The Great Clothes Change-Over
Gone are the days of Spring. I remember them as part of my childhood, the not quite cold, not quite warm days that had a little bit of wind and required a light jacket. On some days, you could go outside and try to fly a kite or do some other spring activity. The whole point was to enjoy the weather until it got to hot to move about.
Now, Spring is like a blip on the radar. When the daffodils pop up, it is still considered winter weather and then all of a sudden, it gets hot. When the temperature goes from 30 to 80 in four days, (-2 to 28c) the foliage reacts, like "oh crap, I must catch up" and before you know it, your car, and everything else is covered in a light green haze. It's like zero to 60 in 5.6 seconds.
And when the weather gets hot, the clothes that were in your kids' drawers are now too warm for the season. Each season I empty and restock their dressers and leave only the clothes that are weather appropriate, because fighting with a child because they want to wear shorts in February is one fight I choose not to have. I call this process "The Great Clothes Change-Over", because packing, sorting and purging clothes for five kids is an immense task. So, the weather abruptly changes, I have to go into the basement and get the bins containing the appropriate clothes.
The boys are easier, because they are easy; Shorts? Shirts? Check, check. I have a system for giving away what is too small and move on with the day. Although #1 will has severe sensory issues and refuses to wear short sleeve shirts even on the hottest days. He will wear shorts if I take out every pair of pants out of the drawer.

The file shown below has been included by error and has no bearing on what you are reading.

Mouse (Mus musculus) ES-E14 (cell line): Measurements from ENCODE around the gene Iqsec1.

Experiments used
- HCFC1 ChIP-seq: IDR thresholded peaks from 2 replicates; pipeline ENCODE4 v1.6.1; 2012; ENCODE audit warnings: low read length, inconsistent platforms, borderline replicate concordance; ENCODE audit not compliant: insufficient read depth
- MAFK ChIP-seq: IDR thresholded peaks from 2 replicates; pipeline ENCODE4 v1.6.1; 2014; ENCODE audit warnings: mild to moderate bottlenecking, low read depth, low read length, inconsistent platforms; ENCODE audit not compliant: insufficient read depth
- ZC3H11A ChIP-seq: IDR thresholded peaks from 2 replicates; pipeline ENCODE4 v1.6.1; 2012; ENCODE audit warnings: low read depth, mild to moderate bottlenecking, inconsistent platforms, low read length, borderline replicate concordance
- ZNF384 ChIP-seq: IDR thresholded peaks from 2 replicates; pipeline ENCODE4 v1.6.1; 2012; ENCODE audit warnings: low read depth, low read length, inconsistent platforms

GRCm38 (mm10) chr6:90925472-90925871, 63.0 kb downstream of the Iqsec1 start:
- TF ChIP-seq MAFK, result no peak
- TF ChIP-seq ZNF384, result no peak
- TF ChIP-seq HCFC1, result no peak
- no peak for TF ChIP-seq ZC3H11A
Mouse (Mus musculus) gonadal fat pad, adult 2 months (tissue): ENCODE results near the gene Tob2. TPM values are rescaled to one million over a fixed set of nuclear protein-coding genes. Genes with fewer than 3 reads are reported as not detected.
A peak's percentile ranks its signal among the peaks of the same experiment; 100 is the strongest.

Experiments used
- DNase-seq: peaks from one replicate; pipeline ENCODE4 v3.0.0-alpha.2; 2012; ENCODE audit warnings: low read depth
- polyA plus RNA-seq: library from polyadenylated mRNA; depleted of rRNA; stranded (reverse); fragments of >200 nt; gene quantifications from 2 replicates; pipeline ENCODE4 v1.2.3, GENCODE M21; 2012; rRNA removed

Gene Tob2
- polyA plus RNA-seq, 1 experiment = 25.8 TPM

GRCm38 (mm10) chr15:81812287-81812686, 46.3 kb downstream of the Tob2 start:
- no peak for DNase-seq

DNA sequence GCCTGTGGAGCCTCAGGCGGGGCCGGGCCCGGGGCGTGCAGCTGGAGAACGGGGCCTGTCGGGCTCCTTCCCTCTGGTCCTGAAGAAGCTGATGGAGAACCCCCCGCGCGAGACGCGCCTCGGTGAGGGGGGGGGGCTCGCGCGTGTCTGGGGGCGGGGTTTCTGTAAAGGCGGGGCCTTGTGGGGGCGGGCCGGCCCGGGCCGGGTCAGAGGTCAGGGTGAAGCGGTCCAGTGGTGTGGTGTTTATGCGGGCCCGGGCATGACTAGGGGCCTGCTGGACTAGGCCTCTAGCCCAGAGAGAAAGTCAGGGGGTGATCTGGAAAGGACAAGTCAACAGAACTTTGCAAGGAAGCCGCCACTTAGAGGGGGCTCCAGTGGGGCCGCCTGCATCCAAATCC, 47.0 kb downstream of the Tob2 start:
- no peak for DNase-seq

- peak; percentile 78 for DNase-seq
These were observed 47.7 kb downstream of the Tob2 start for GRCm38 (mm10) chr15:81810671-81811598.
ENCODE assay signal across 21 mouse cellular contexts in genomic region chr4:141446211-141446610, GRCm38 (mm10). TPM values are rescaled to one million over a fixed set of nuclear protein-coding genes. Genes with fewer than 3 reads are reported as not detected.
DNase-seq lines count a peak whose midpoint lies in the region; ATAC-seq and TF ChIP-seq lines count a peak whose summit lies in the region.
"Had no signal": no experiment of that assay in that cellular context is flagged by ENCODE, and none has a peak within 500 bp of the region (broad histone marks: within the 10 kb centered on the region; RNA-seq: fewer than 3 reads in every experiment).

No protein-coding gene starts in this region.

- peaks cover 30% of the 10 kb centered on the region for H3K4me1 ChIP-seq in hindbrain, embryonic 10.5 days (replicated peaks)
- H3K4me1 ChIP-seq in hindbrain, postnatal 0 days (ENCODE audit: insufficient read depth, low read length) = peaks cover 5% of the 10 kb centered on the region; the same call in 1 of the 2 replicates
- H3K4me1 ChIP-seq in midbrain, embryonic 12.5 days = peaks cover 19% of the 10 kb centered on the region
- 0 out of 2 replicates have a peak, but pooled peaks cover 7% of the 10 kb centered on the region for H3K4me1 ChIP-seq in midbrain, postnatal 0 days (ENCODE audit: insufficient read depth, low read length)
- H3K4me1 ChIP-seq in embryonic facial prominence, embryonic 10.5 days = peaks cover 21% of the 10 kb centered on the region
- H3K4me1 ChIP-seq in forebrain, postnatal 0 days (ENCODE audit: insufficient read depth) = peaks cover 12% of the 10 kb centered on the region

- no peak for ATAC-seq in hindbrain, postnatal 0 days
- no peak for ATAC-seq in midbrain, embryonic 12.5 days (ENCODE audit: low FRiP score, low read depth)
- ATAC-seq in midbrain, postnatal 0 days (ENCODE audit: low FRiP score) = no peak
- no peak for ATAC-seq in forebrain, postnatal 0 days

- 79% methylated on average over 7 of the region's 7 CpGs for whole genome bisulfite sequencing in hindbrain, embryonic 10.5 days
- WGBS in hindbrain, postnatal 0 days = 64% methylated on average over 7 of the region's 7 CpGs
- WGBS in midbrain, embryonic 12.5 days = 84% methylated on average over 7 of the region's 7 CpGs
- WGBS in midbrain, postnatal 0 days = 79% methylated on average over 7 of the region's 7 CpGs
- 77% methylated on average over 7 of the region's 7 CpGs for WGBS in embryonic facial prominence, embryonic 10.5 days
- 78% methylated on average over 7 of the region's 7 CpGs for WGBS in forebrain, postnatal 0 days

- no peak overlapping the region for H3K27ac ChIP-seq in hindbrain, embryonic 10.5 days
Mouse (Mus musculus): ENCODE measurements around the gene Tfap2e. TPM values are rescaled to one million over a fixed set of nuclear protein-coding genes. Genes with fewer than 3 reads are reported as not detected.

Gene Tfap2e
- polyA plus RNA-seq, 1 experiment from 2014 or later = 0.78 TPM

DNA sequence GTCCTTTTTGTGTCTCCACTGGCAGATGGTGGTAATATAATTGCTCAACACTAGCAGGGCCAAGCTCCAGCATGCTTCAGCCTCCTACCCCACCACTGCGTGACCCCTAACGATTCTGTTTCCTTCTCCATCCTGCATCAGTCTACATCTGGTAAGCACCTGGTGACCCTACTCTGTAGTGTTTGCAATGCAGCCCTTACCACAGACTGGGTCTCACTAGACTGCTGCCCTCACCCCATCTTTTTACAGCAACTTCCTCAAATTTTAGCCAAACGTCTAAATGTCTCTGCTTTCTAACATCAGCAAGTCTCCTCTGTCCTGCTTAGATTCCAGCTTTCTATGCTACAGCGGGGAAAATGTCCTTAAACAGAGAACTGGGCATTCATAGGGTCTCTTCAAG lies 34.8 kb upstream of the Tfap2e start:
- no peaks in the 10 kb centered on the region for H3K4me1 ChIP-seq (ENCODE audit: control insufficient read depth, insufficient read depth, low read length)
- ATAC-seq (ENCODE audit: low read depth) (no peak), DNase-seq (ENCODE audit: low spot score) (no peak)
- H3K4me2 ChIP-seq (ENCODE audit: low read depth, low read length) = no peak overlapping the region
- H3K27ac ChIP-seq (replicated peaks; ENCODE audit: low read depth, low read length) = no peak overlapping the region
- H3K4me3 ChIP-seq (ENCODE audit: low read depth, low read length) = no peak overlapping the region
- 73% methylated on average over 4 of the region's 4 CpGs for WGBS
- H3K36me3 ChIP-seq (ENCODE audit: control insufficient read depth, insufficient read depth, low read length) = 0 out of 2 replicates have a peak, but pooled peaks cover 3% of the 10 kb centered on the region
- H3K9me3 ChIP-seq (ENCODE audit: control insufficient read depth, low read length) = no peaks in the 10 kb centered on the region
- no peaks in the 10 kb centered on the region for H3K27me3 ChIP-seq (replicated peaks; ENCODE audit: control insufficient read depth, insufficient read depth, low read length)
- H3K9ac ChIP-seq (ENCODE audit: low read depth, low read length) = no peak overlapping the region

With the girls, sentimentality comes into play for two reasons: they are the babies, my last ones, my girls, and they are girls. We all know that when we go shopping for children's clothes, the girl's section is three times the size of the boys. Girls have all the cutesy dresses, matching leggings, coordinating head bands and socks. Dressing a girl can be a big to-do. Many of these designers keep in mind that mommies are the big buyers who now can live their childhood fantasies of dressing their own children. Don't let your five-year-old self down by throwing sweats on your girls.
Girls clothes are also more ambiguous. The sizes run differently from each manufacturer, which in boys clothes, isn't that big of a deal, but with girls clothes it matters. My girls are a bit girthy, which means that they aren't jeans, snap, button or zipper material. I'm not willing to send them to the treadmill yet, they're just built like their mom; brick-house style. (I just had an image of a hearty Korean dancing) The clothing is more flexible in some ways. You can get several seasons out of knit dresses if you buy them a size bigger than they are now. As they grow the dresses get shorter and eventually can be worn as a shirt. Leggings can be still worn as capri leggings as they grow. So, in some ways, you are getting a bit more for your money because they get more wear out of them.
When sorting through the girls clothes, instead of being able to read a label and make a decision, "keep or toss" you have to view it differently which slows down the entire process. Not many kids are willing to stand there while you try clothing on them without bribery or a mutiny. Though, with two, I could make it into a runway show and call it "Baltimore's Top Toddler". Work that hallway, baby. On second thought, just imagining changing two children countless times is enough to make the vodka bottle vibrate, so, no.
I guess now, I have to get into my meditative stance and imagine myself completing the process so I can get the bins ready and get to work. I may have to call a friend to help me through the process.
Well, at least the one piece of clothing I don't have to worry about during the hot weather is socks. Just knowing I don't have to wash and sort socks for the next three or four months makes the rest of it bearable. Wait, do you hear the Bailey's vibrating? Must go check it out.